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|Title:||Spent Nuclear Fuel Disposal Liability Insurance (Environmental Economics)|
|Author(s):||Martin, David William|
|Department / Program:||Economics|
|Degree Granting Institution:||University of Illinois at Urbana-Champaign|
|Abstract:||This thesis examines the social efficiency of nuclear power when the risks of accidental releases of spent fuel radionuclides from a spent fuel disposal facility are considered. The analysis consists of two major parts. First, a theoretical economic model of the use of nuclear power including the risks associated with releases of radionuclides from a disposal facility is developed. Second, the costs of nuclear power, including the risks associated with a radionuclide release, are empirically compared to the costs of fossil fuel-fired generation of electricity.
Under the provisions of the Nuclear Waste Policy Act of 1982, the federally owned and operated spent nuclear fuel disposal facility is not required to maintain a reserve fund to cover damages from an accidental radionuclide release. Thus, the risks of a harmful radionuclide release are not included in the spent nuclear fuel disposal fee charged to the electric utilities. Since the electric utilities do not pay the full, social costs of spent fuel disposal, they use nuclear fuel in excess of the social optimum.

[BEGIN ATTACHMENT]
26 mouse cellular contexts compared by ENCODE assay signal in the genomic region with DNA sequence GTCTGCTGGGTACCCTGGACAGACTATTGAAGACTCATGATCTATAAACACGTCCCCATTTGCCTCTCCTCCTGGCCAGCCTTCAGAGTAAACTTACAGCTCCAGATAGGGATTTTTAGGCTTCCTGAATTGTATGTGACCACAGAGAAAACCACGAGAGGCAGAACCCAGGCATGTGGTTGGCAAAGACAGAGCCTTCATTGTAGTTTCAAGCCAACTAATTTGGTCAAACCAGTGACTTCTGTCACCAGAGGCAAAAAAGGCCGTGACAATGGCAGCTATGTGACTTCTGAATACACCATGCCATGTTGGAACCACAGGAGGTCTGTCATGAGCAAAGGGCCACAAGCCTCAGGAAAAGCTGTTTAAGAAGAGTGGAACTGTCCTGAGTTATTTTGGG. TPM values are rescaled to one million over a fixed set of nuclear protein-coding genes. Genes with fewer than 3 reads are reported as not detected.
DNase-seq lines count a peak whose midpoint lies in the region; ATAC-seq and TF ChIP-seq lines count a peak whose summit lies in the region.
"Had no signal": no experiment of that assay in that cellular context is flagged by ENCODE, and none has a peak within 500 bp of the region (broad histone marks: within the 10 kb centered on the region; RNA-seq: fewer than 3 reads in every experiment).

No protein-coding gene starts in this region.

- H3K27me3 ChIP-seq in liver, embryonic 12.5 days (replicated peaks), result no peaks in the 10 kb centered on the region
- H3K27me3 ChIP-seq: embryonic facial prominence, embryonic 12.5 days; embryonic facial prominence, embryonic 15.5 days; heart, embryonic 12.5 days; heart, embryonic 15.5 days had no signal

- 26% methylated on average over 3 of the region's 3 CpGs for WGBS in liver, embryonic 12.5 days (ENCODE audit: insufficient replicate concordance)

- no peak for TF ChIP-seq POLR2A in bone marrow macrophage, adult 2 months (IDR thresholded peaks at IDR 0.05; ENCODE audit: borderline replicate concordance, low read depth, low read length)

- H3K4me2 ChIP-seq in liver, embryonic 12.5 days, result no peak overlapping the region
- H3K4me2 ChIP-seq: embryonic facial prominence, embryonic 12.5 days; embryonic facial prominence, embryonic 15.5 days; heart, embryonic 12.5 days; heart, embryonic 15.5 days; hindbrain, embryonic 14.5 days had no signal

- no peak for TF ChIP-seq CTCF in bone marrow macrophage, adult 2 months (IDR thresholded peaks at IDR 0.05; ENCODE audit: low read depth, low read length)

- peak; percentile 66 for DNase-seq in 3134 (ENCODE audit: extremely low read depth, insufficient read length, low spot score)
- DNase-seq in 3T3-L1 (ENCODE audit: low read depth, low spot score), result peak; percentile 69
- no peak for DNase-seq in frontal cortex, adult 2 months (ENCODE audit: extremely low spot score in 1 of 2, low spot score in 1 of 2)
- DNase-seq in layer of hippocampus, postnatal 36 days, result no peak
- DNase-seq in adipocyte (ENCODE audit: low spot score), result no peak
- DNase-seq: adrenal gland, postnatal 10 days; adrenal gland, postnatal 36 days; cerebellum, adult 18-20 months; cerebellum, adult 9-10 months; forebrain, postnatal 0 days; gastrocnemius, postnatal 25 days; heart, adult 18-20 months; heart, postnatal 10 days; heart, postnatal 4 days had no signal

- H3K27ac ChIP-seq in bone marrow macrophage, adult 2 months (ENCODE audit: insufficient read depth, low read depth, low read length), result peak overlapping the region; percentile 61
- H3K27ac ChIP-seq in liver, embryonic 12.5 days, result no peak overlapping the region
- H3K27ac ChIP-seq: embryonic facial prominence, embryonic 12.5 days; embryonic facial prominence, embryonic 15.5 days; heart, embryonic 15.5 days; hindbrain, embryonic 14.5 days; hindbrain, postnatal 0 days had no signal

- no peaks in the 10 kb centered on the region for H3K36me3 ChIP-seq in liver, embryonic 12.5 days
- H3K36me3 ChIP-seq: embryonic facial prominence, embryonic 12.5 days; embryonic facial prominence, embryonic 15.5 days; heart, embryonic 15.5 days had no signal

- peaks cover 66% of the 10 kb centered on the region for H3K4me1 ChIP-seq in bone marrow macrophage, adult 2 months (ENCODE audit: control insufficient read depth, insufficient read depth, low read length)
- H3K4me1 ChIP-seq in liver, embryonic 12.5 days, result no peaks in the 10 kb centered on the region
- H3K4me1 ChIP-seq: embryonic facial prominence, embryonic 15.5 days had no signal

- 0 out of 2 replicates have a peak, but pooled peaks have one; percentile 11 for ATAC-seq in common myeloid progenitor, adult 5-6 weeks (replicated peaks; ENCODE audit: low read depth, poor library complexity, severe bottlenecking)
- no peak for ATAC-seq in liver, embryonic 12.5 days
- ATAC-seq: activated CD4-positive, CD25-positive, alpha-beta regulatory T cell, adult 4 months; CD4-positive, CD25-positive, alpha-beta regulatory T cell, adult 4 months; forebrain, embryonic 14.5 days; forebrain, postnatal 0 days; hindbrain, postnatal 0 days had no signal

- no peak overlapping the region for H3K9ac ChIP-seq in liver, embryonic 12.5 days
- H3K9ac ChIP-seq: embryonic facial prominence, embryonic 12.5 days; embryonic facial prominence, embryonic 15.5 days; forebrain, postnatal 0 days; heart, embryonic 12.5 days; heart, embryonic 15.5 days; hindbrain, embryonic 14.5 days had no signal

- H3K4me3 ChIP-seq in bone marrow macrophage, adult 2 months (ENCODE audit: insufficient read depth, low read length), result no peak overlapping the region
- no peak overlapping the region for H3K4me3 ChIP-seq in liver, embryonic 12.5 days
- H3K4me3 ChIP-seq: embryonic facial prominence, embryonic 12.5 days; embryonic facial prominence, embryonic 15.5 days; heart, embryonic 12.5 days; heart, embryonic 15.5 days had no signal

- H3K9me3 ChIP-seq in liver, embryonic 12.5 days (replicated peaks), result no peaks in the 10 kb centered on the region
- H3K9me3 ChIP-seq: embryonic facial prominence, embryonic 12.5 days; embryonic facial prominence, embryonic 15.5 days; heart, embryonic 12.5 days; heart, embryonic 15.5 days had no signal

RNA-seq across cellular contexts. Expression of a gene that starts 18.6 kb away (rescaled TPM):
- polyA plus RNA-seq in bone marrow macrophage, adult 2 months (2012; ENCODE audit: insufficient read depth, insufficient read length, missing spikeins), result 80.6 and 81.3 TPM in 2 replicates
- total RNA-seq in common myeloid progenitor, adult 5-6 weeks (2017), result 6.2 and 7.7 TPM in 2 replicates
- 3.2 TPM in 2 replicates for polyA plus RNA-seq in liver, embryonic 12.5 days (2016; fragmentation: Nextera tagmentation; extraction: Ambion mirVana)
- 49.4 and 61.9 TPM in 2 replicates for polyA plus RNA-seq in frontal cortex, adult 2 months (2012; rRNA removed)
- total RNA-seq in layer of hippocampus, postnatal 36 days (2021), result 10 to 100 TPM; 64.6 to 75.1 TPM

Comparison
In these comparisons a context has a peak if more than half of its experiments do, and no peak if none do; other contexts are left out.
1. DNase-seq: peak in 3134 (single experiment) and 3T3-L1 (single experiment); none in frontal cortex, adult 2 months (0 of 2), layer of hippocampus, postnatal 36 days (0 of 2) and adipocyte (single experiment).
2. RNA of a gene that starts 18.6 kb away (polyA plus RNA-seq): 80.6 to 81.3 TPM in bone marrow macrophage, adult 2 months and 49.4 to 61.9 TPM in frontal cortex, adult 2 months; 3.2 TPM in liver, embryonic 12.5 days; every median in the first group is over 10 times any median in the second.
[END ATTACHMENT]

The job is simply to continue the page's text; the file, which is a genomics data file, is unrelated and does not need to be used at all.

An insurance mechanism is proposed to internalize the risks associated with spent fuel disposal. Under this proposal, the Federal government is required to insure the disposal facility against any liabilities arising from accidental releases of spent fuel radionuclides. Further, the spent fuel disposal fee would include a liability insurance premium to reflect the costs of this insurance. Thus, the nuclear utilities would be charged the full, social costs of spent nuclear fuel disposal and would have the incentive to use the socially efficient quantity of nuclear fuel.
The production costs of nuclear power are found to be less than the costs of producing fossil fuel-fired electricity. The cost difference is compared to a spent nuclear fuel disposal liability premium for a spent fuel disposal facility at Hanford, Washington, into the Columbia River. Since the estimated premium is found to be less than the cost difference between the two technologies, instituting the spent nuclear fuel disposal liability insurance proposal would not alter the relative costs of nuclear power and fossil fuel-fired electricity generation.
Thesis (Ph.D.)--University of Illinois at Urbana-Champaign, 1984.
|Date Available in IDEALS:||2014-12-16|